New Haven, Connecticut

New Haven
Flag of New Haven
Official seal of New Haven
The Elm City
Coordinates: 41°18′36″N 72°55′25″W / 41.31000°N 72.92361°W / 41.31000; -72.92361
CountryUnited States
U.S. stateConnecticut
CountyNew Haven
RegionSouth Central CT
MSAGreater New Haven
CSANew York
Settled (town)April 3, 1638
Incorporated (city)1784
Named forA "New Haven", meaning "new harbor"
 • TypeMayor–board of aldermen
 • MayorJustin Elicker (D)
 • City20.13 sq mi (52.15 km2)
 • Land18.69 sq mi (48.41 km2)
 • Water1.44 sq mi (3.74 km2)
59 ft (18 m)
 • City135,081
 • Density7,170/sq mi (2,768.5/km2)
 • Urban
561,456 (US: 77th)
 • Urban density1,884.0/sq mi (727.4/km2)
 • Metro
862,477 (US: 69th)
DemonymNew Havener
Time zoneUTC−5 (Eastern)
 • Summer (DST)UTC−4 (Eastern)
ZIP Codes
Area code(s)203/475
FIPS code09-52000
GNIS feature ID0209231
AirportTweed New Haven Airport
Major highways
Commuter rail

New Haven is a city in New Haven County, Connecticut, United States. It is located on New Haven Harbor on the northern shore of Long Island Sound and is part of the New York City metropolitan area. With a population of 135,081 as determined by the 2020 U.S. census,[2] New Haven is the third largest city in Connecticut after Bridgeport and Stamford, the largest city in the South Central Connecticut Planning Region, and the principal municipality of Greater New Haven, which had a total population of 864,835 in 2020. Prior to 1960, it was the county seat of New Haven County until the county governments were abolished that year.[3]

New Haven was one of the first planned cities in the U.S.[4][5][6] A year after its founding by English Puritans in 1638, eight streets were laid out in a four-by-four grid, creating the "Nine Square Plan".[7] The central common block is the New Haven Green, a 16-acre (6 ha) square at the center of Downtown New Haven. The Green is now a National Historic Landmark, and the "Nine Square Plan" is recognized by the American Planning Association as a National Planning Landmark.[8][9]

New Haven is the home of Yale University, New Haven's biggest taxpayer and employer,[10] and an integral part of the city's economy. Health care, professional and financial services and retail trade also contribute to the city's economic activity.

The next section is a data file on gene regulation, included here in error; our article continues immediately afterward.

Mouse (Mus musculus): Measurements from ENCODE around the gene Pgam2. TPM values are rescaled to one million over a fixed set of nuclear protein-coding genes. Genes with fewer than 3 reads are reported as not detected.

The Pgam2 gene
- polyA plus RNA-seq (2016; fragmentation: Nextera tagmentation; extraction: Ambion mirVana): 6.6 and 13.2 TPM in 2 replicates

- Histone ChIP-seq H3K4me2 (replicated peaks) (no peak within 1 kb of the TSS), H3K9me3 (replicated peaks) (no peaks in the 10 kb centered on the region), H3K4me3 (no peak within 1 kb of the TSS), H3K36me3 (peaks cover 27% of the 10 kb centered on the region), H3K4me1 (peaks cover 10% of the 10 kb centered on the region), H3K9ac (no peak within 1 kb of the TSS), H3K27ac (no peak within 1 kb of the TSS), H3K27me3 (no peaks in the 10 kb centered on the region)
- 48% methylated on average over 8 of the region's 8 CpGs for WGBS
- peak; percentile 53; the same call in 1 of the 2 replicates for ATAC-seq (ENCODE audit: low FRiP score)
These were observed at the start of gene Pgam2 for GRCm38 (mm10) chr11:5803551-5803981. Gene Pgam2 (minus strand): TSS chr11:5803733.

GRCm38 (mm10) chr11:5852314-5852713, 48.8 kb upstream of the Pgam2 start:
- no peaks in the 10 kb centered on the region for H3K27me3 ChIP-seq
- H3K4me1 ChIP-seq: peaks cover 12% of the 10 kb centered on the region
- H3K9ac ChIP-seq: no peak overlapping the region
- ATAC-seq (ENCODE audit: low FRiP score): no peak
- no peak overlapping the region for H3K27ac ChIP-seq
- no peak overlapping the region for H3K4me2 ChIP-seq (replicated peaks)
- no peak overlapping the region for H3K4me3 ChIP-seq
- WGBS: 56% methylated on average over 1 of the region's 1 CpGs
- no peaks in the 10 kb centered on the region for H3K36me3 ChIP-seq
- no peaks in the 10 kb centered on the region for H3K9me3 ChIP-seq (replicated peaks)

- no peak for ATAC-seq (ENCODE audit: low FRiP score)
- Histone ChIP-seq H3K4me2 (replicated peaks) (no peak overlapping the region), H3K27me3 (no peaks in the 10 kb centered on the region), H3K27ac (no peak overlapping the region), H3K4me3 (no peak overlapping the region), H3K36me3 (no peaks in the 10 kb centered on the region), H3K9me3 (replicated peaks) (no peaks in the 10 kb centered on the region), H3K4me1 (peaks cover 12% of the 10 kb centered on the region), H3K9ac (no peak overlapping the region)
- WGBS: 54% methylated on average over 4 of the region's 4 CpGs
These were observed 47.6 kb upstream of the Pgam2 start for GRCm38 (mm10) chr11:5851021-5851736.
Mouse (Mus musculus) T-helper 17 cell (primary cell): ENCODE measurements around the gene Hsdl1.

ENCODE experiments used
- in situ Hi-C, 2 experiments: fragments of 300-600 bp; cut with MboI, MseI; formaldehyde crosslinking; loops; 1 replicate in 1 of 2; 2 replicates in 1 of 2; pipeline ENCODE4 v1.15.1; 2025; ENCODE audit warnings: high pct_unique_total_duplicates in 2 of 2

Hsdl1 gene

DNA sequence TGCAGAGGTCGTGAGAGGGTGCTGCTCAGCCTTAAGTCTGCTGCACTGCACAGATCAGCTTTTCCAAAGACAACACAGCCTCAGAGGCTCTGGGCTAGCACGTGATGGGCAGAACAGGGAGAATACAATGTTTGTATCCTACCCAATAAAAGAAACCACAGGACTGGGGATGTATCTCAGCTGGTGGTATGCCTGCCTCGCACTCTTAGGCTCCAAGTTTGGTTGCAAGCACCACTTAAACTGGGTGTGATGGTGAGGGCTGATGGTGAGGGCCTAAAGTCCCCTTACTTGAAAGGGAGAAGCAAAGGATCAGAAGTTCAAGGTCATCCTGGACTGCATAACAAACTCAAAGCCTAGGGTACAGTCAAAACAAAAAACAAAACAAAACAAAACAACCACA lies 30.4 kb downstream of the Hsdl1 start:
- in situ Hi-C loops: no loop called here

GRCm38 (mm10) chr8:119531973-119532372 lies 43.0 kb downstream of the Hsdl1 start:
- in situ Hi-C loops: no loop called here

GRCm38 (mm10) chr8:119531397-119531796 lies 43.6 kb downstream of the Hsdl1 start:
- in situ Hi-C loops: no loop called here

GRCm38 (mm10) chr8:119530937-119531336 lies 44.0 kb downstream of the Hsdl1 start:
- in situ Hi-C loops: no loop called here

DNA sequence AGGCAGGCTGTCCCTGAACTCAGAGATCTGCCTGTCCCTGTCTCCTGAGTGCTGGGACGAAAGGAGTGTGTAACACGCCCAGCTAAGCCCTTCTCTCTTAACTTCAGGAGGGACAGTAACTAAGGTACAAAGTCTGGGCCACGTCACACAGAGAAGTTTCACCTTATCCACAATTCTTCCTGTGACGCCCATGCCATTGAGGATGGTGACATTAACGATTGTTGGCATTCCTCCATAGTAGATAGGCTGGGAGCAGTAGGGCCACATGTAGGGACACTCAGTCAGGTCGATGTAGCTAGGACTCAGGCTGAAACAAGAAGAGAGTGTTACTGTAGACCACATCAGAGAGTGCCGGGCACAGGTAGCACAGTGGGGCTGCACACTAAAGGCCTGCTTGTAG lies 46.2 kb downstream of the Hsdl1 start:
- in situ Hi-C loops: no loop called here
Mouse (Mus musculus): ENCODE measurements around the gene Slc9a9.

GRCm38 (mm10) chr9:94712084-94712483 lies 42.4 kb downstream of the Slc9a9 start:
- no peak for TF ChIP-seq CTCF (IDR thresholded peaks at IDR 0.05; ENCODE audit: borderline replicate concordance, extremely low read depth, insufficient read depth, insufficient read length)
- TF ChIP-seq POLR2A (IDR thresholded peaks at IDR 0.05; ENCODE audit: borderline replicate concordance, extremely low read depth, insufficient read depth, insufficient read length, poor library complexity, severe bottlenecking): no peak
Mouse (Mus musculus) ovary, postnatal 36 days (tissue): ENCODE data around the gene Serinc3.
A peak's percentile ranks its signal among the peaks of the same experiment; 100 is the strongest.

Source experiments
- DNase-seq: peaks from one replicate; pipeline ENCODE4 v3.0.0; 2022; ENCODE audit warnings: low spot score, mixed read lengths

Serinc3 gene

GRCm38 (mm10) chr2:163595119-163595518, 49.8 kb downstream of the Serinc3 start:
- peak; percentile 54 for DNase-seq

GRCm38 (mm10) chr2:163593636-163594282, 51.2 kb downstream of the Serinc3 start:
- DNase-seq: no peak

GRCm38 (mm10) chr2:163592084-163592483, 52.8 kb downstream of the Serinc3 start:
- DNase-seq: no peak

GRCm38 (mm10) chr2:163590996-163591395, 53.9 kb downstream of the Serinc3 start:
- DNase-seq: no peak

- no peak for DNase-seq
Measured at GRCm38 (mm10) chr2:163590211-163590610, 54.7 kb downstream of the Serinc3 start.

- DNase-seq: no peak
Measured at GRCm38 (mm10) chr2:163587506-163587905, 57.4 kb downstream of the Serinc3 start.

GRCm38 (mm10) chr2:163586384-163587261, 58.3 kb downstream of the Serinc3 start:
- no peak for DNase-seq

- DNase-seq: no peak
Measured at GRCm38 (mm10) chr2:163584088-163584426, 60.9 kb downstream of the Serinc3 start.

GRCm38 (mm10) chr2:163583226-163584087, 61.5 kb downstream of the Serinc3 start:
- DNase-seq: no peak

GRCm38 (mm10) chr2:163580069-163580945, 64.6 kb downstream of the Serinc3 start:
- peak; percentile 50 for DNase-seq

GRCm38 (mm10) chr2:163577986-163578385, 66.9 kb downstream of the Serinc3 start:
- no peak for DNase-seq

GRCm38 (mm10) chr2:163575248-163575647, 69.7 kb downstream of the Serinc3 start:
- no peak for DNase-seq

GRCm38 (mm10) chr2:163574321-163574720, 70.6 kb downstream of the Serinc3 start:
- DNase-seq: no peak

The city served as co-capital of Connecticut from 1701 until 1873, when sole governance was transferred to the more centrally located city of Hartford. New Haven has since billed itself as the "Cultural Capital of Connecticut" for its supply of established theaters, museums, and music venues.[11] New Haven had the first public tree planting program in the U.S., producing a canopy of mature trees (including some large elms) that gave the city the nickname "The Elm City".[12]

  1. ^ "2019 U.S. Gazetteer Files". United States Census Bureau. Archived from the original on March 21, 2021. Retrieved July 2, 2020.
  2. ^ "U.S. Census Bureau QuickFacts: New Haven city, Connecticut". Archived from the original on February 11, 2022.
  3. ^ "Profile of General Population and Housing Characteristics: 2010 Demographic Profile Data (DP-1): New Haven-Milford, CT Metro Area". United States Census Bureau. Archived from the original on December 27, 1996. Retrieved September 26, 2012.
  4. ^ Mason, Betsy. "Strange, Beautiful, and Unexpected: Planned Cities Seen From Space". WIRED. Archived from the original on January 21, 2018. Retrieved January 21, 2018.
  5. ^ Garvan, Anthony (1951). Architecture and Town Planning in Coastal Connecticut. New Haven, CT: Yale University Press. p. 41.
  6. ^ Boyle, Molly (2014). "The Failure of America's First City Plan: Why New Haven, the Colonies'First Planned City, Would Have Been Better Left Unplanned". Urban Lawyer. 46: 507. SSRN 2557690.
  7. ^ "New Haven: The Elm City". Town Greens. Archived from the original on July 20, 2011. Retrieved September 28, 2011.
  8. ^ "National Planning Landmark Award". American Planning Association. Archived from the original on March 5, 2017. Retrieved March 4, 2017.
  9. ^ "News Details". New Haven, CT. July 24, 2017. Archived from the original on August 10, 2018. Retrieved May 16, 2019.
  10. ^ "Office of New Haven and State Affairs > About Yale and New Haven". Yale University. April 15, 2003. Archived from the original on September 7, 2011. Retrieved September 28, 2011.
  11. ^ Casey, Maura J. (April 6, 2007). "In New Haven, Art Almost Everywhere You Look". The New York Times. ISSN 0362-4331. Archived from the original on February 13, 2018. Retrieved February 12, 2018.
  12. ^ "They're Putting The "Elm" Back In "Elm City"". New Haven Independent. Archived from the original on July 10, 2012. Retrieved September 28, 2011.

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